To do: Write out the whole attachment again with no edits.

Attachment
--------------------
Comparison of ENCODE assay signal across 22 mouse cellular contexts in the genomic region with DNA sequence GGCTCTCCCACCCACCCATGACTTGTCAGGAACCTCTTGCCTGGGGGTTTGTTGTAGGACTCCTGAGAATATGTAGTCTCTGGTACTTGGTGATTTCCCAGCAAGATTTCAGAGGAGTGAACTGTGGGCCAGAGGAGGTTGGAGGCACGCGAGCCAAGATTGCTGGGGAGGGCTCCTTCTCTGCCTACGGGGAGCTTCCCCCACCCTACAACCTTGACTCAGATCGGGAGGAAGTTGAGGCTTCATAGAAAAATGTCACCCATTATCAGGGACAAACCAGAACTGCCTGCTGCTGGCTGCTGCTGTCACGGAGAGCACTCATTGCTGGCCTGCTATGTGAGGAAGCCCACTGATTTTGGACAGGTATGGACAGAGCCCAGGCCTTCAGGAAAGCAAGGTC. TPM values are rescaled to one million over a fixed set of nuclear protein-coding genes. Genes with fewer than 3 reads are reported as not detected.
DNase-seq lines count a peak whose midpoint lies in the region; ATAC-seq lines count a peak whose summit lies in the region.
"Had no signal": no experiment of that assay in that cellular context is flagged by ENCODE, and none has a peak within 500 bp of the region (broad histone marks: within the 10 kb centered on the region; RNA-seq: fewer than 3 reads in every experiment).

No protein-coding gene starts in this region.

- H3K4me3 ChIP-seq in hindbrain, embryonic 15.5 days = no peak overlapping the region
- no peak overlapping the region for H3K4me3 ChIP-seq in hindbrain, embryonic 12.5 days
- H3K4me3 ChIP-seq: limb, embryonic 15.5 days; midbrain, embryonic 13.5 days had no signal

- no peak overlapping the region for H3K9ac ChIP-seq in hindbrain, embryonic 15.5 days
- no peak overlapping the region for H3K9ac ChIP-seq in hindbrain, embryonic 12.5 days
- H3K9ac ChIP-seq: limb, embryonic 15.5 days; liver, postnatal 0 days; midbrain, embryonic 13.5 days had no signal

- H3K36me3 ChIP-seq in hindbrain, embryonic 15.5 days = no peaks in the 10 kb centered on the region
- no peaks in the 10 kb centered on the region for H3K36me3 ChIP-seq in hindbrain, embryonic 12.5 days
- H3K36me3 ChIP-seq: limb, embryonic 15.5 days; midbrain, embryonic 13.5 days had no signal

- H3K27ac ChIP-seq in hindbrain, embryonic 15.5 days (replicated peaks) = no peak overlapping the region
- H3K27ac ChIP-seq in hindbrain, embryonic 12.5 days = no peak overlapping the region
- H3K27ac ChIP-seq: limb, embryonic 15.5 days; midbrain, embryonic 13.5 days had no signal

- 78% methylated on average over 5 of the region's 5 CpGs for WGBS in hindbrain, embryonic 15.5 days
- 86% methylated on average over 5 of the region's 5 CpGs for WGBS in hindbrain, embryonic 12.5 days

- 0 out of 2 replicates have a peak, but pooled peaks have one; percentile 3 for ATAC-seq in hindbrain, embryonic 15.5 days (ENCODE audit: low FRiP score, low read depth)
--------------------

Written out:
Comparison of ENCODE assay signal across 22 mouse cellular contexts in the genomic region with DNA sequence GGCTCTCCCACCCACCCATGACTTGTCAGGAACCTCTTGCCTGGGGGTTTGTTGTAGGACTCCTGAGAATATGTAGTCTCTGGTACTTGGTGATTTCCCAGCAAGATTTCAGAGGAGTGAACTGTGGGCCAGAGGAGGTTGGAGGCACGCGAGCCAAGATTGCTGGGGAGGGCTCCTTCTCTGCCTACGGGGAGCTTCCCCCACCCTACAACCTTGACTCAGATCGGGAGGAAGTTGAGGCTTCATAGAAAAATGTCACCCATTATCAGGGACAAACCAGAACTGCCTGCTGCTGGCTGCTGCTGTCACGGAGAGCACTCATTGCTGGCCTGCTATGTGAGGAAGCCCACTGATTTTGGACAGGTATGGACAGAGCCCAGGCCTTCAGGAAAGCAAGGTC. TPM values are rescaled to one million over a fixed set of nuclear protein-coding genes. Genes with fewer than 3 reads are reported as not detected.
DNase-seq lines count a peak whose midpoint lies in the region; ATAC-seq lines count a peak whose summit lies in the region.
"Had no signal": no experiment of that assay in that cellular context is flagged by ENCODE, and none has a peak within 500 bp of the region (broad histone marks: within the 10 kb centered on the region; RNA-seq: fewer than 3 reads in every experiment).

No protein-coding gene starts in this region.

- H3K4me3 ChIP-seq in hindbrain, embryonic 15.5 days = no peak overlapping the region
- no peak overlapping the region for H3K4me3 ChIP-seq in hindbrain, embryonic 12.5 days
- H3K4me3 ChIP-seq: limb, embryonic 15.5 days; midbrain, embryonic 13.5 days had no signal

- no peak overlapping the region for H3K9ac ChIP-seq in hindbrain, embryonic 15.5 days
- no peak overlapping the region for H3K9ac ChIP-seq in hindbrain, embryonic 12.5 days
- H3K9ac ChIP-seq: limb, embryonic 15.5 days; liver, postnatal 0 days; midbrain, embryonic 13.5 days had no signal

- H3K36me3 ChIP-seq in hindbrain, embryonic 15.5 days = no peaks in the 10 kb centered on the region
- no peaks in the 10 kb centered on the region for H3K36me3 ChIP-seq in hindbrain, embryonic 12.5 days
- H3K36me3 ChIP-seq: limb, embryonic 15.5 days; midbrain, embryonic 13.5 days had no signal

- H3K27ac ChIP-seq in hindbrain, embryonic 15.5 days (replicated peaks) = no peak overlapping the region
- H3K27ac ChIP-seq in hindbrain, embryonic 12.5 days = no peak overlapping the region
- H3K27ac ChIP-seq: limb, embryonic 15.5 days; midbrain, embryonic 13.5 days had no signal

- 78% methylated on average over 5 of the region's 5 CpGs for WGBS in hindbrain, embryonic 15.5 days
- 86% methylated on average over 5 of the region's 5 CpGs for WGBS in hindbrain, embryonic 12.5 days

- 0 out of 2 replicates have a peak, but pooled peaks have one; percentile 3 for ATAC-seq in hindbrain, embryonic 15.5 days (ENCODE audit: low FRiP score, low read depth)